This layer has 3 components. Virtualization, unified computing and unified fabric. Unified fabric sometimes is a bit misunderstood. The fabric of the data center is the network cabling and interconnects which allows everything to communicate. Not only is it communicating on the LAN, but with the unification of the SAN, that’s storage area network, into the LAN, we now have a unified fabric. Unified computing here references the physical compute resources that our virtualized server environment runs on. Long gone are the days of running a physical server with a single host operating system; all data center servers are virtual machines now and these virtual machines run on unified compute resources. And the thing that allows these two pieces to exist and work effectively is virtualization technology.

Virtualization in Data Center

The data center topology components looks like this. At the bottom we have our virtualized storage pools that exist in storage appliances. We also have our virtualized network devices; either using chassis virtualization with something like VSS or using virtual device contexts to get higher utilization and separation from our existing hardware. The storage appliances connect into the VSAN and communicate with the unified computing resources generally using FCoE as a replacement for FC, or something like ISCSI; providing block level storage control capability over a CNA, or converged network adaptor. The CNA replaced the HBA and can provide both LAN and SAN connectivity to the unified compute resource in a single adaptor. Finally at the top here we have the virtualized server infrastructure that runs on top of our physical hardware. As the network architects, we’re mostly concerned with the bottom 2 layers here and so that’s what we’ll be discussing in further depth.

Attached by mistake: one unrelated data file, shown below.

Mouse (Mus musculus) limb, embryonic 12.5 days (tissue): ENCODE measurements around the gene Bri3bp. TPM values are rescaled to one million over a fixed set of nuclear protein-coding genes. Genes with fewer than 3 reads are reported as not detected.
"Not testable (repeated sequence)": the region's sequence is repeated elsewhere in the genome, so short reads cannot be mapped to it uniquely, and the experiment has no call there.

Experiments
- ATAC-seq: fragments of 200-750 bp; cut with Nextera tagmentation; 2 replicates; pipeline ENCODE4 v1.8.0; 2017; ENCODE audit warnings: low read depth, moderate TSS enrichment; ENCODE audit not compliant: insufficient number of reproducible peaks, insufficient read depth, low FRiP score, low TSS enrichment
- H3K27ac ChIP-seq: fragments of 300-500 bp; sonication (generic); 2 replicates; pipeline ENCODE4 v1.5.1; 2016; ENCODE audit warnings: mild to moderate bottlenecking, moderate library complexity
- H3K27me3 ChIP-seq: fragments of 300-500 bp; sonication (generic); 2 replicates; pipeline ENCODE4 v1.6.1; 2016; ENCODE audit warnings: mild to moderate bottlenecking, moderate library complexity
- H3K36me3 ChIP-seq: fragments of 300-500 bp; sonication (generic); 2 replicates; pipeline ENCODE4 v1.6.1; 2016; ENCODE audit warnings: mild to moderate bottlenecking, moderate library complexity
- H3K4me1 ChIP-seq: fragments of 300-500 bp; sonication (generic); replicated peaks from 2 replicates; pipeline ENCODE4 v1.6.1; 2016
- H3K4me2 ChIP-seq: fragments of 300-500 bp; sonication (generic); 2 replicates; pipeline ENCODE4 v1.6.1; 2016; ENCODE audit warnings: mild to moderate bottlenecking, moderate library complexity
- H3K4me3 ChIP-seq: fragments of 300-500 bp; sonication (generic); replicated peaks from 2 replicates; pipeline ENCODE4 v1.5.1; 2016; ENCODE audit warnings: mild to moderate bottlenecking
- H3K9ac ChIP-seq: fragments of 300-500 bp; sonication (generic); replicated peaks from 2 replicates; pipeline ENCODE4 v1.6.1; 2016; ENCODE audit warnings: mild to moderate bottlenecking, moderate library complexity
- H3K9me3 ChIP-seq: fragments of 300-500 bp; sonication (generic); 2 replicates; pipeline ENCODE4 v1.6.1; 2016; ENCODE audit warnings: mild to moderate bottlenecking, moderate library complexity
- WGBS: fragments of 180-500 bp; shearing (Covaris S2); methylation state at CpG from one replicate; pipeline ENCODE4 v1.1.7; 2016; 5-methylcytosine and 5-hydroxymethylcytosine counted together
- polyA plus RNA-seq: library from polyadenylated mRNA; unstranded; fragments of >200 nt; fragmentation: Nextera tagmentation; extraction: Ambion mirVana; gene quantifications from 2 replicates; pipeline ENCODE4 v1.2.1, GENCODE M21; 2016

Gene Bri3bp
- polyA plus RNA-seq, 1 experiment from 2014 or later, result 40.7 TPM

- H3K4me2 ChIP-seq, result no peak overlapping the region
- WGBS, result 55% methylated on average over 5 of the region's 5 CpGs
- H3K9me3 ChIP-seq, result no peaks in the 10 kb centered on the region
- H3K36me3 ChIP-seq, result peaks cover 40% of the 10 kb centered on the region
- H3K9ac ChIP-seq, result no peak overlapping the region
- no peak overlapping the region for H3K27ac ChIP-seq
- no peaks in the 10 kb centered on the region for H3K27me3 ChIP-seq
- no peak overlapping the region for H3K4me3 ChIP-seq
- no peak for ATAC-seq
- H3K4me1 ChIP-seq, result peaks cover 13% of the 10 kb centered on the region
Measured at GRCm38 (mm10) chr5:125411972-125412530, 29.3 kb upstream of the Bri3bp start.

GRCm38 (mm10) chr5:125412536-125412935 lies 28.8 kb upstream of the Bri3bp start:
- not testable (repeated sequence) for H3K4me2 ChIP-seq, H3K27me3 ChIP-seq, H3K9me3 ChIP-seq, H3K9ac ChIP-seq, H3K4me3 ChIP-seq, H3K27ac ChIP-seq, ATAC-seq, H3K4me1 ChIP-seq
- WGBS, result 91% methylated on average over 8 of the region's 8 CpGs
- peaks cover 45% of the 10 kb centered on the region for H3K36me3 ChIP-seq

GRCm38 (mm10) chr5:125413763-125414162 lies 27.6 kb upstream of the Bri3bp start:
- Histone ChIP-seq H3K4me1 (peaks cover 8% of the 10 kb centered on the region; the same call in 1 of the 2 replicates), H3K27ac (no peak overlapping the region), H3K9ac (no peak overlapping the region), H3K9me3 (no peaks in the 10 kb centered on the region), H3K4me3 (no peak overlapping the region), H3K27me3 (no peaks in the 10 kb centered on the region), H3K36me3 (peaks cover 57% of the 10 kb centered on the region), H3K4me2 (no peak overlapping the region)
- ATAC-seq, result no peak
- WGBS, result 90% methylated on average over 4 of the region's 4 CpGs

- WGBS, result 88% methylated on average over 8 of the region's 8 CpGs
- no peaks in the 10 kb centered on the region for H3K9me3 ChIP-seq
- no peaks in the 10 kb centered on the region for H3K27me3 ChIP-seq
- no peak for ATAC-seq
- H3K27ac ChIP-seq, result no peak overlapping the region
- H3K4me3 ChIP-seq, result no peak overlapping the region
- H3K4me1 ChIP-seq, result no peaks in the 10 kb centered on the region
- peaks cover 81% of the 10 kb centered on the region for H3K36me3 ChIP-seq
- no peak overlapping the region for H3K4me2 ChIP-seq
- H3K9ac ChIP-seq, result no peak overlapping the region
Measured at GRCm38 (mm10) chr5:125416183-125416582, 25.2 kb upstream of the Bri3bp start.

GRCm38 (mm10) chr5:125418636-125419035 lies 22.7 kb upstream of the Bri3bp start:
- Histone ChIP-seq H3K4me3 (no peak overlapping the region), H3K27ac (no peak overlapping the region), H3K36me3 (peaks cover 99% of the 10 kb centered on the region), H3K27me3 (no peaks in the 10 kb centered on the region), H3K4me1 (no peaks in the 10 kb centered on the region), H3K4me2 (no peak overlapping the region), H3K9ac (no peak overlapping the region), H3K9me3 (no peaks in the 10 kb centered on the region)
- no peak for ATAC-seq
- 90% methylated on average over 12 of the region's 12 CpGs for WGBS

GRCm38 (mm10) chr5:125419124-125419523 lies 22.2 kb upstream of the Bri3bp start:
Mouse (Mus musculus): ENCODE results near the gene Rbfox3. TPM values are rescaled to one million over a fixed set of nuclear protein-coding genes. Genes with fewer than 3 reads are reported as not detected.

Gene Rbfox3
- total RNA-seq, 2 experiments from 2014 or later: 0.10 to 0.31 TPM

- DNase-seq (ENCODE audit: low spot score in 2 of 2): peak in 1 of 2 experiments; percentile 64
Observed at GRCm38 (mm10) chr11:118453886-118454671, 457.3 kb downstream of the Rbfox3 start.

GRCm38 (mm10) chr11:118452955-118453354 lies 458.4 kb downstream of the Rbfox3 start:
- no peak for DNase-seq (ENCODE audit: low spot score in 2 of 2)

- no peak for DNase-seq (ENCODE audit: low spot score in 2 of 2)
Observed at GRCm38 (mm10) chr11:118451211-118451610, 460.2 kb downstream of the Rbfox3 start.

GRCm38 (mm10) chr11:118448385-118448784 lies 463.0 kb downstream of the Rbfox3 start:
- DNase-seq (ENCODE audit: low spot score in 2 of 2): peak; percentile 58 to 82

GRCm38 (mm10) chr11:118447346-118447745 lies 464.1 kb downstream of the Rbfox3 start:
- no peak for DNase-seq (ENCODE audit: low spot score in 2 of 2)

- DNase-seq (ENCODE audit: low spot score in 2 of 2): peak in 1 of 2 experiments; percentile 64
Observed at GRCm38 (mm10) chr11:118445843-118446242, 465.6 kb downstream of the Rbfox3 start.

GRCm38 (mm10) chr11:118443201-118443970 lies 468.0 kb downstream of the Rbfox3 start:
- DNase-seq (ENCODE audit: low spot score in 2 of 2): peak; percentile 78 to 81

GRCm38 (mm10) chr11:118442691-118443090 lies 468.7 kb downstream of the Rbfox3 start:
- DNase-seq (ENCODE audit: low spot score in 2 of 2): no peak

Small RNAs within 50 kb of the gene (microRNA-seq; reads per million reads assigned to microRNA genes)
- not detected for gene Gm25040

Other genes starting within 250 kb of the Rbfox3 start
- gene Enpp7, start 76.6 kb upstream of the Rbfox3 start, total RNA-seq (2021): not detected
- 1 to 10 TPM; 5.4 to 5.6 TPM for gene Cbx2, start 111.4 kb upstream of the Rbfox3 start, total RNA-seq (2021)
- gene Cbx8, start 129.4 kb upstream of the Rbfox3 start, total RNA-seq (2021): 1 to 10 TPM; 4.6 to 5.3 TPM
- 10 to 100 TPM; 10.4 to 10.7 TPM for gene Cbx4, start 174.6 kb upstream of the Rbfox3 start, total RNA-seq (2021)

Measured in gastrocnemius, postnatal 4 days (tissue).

Challenges for Data Center Design

Being a highly dense and converged
environment, there’s some more unique challenges that the data center faces
that the enterprise campus does not. 2 of the big ones here are power and
cooling. Cooling is the single largest power consuming service in the data
center and can often account for half of the entire power consumption of a data
center. Though of course these are not the only challenges. When you’re
entering a data center, or building your own, you’ll also be given a set of
specs that you’ll need to consider. Maximum load or weight. With towering racks
of dense computer and storage equipment, the floor can only support so much.
Often times there’s actually a separation between the floor and subfloor to